Los Angeles Times
Tuesday, January 27, 1998
A Better Bilingual Alternative
Time is running out for the California Legislature to fix the problems
of bilingual education. In June, voters will take a position on the Unz
initiative, the so-called "English for the Children" state ballot
measure, which would end most forms of instruction in any language other
than English in California's public schools.
A worthy alternative is a bill sponsored
by state Sen. Dede Alpert (D-Coronado) that would give local school districts
greater flexibility in how to teach non-English-speaking children. Alpert's
bill provides the best opportunity for the Legislature to prove it can
mandate reform before the voters tackle the job.
In return for new flexibility, the Alpert
bill, SB 6, would hold school districts accountable for results. Non-English-speaking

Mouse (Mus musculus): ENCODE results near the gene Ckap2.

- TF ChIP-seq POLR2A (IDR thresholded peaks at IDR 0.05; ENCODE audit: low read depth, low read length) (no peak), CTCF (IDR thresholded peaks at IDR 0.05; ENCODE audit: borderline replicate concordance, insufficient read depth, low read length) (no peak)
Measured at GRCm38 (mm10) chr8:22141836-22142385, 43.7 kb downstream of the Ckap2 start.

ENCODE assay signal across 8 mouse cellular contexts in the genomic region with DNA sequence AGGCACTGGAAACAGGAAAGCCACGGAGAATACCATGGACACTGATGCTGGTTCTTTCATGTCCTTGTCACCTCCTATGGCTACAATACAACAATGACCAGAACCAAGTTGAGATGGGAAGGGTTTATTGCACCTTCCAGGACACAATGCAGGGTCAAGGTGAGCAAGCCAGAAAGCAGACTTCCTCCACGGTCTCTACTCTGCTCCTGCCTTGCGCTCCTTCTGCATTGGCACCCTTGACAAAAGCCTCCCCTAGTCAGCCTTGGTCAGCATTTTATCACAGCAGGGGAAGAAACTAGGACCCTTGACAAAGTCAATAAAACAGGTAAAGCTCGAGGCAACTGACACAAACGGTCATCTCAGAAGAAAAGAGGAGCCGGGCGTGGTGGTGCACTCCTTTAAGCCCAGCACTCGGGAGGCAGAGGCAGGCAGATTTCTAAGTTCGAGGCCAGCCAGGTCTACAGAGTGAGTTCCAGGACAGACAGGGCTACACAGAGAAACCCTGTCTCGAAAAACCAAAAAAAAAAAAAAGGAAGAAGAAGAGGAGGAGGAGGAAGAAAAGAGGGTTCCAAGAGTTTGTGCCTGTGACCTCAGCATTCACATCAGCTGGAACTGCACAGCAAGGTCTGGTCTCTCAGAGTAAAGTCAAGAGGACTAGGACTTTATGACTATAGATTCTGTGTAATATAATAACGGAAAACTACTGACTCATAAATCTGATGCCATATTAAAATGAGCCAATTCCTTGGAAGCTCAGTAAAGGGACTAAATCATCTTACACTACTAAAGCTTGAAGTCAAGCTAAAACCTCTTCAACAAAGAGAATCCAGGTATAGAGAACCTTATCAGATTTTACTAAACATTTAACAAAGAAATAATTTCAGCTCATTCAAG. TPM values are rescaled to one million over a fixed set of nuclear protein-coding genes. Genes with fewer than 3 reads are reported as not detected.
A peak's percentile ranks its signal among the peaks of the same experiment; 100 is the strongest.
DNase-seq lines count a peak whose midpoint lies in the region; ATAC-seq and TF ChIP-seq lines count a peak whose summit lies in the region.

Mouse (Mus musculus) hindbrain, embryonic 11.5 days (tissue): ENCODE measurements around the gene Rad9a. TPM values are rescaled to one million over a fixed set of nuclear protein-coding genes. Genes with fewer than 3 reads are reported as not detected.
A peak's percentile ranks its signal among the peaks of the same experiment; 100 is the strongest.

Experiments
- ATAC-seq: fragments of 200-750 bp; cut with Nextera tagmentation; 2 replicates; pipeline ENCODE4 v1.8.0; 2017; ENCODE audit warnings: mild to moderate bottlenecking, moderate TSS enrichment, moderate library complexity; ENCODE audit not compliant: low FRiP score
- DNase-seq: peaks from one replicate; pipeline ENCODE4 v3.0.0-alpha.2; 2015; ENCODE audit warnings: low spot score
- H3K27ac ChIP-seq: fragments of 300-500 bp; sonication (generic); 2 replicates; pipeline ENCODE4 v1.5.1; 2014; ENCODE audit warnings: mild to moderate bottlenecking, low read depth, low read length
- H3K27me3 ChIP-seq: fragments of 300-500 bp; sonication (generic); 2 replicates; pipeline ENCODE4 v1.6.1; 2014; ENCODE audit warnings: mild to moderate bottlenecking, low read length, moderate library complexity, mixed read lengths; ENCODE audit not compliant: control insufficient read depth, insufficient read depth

students would have to demonstrate achievement in English and in core academic
subjects every two years. If they failed, the school district would be
required to find a method that worked.
Under the current system, which encourages
initial instruction in a student's first language, districts face no penalty
SB 6 passed the Senate last June with strong
bipartisan support but was stalled in the Assembly by Democrats, including
Latino members, who feared a return to the days of sink-or-swim instruction,
totally in English. The political equation has been changed by the ballot
initiative promoted by businessman Ron Unz, which would eliminate most
bilingual education altogether. As the June ballot looms, more Democrats
are now willing to seek a compromise, while many Republicans are withdrawing
their support for the Alpert bill, declaring that they prefer the "one-size-fits-all"
state ballot measure.
If the Unz measure passes, legal challenges
are expected to delay implementation. Where would that leave our 1.4 million
schoolchildren who are not fluent in English? The Alpert bill would allow
more school districts to experiment to find what works best to prepare
students to succeed in English. School districts cannot afford to dawdle,
nor can the Legislature.